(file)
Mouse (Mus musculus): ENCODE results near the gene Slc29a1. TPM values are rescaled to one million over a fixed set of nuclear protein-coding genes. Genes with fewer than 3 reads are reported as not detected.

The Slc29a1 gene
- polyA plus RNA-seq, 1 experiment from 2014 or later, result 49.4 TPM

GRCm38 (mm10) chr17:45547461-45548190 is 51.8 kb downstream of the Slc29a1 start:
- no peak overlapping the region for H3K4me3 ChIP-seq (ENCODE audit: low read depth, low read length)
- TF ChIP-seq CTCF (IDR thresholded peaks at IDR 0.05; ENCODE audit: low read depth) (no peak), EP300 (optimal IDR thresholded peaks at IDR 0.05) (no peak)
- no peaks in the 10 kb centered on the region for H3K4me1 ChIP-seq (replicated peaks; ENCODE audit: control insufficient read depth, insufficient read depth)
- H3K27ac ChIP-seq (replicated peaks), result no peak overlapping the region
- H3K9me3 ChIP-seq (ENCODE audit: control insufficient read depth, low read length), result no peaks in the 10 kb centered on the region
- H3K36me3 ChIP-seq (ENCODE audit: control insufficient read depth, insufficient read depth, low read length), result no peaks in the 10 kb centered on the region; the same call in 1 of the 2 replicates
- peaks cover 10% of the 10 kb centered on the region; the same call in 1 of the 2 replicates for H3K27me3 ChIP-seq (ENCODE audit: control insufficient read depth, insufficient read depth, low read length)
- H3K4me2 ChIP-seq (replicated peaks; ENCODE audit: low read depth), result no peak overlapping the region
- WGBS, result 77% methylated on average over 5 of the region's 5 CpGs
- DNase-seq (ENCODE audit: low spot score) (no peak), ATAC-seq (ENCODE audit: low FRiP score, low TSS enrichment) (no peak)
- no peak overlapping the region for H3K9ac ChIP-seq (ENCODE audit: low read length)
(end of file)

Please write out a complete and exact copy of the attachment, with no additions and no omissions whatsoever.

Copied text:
Mouse (Mus musculus): ENCODE results near the gene Slc29a1. TPM values are rescaled to one million over a fixed set of nuclear protein-coding genes. Genes with fewer than 3 reads are reported as not detected.

The Slc29a1 gene
- polyA plus RNA-seq, 1 experiment from 2014 or later, result 49.4 TPM

GRCm38 (mm10) chr17:45547461-45548190 is 51.8 kb downstream of the Slc29a1 start:
- no peak overlapping the region for H3K4me3 ChIP-seq (ENCODE audit: low read depth, low read length)
- TF ChIP-seq CTCF (IDR thresholded peaks at IDR 0.05; ENCODE audit: low read depth) (no peak), EP300 (optimal IDR thresholded peaks at IDR 0.05) (no peak)
- no peaks in the 10 kb centered on the region for H3K4me1 ChIP-seq (replicated peaks; ENCODE audit: control insufficient read depth, insufficient read depth)
- H3K27ac ChIP-seq (replicated peaks), result no peak overlapping the region
- H3K9me3 ChIP-seq (ENCODE audit: control insufficient read depth, low read length), result no peaks in the 10 kb centered on the region
- H3K36me3 ChIP-seq (ENCODE audit: control insufficient read depth, insufficient read depth, low read length), result no peaks in the 10 kb centered on the region; the same call in 1 of the 2 replicates
- peaks cover 10% of the 10 kb centered on the region; the same call in 1 of the 2 replicates for H3K27me3 ChIP-seq (ENCODE audit: control insufficient read depth, insufficient read depth, low read length)
- H3K4me2 ChIP-seq (replicated peaks; ENCODE audit: low read depth), result no peak overlapping the region
- WGBS, result 77% methylated on average over 5 of the region's 5 CpGs
- DNase-seq (ENCODE audit: low spot score) (no peak), ATAC-seq (ENCODE audit: low FRiP score, low TSS enrichment) (no peak)
- no peak overlapping the region for H3K9ac ChIP-seq (ENCODE audit: low read length)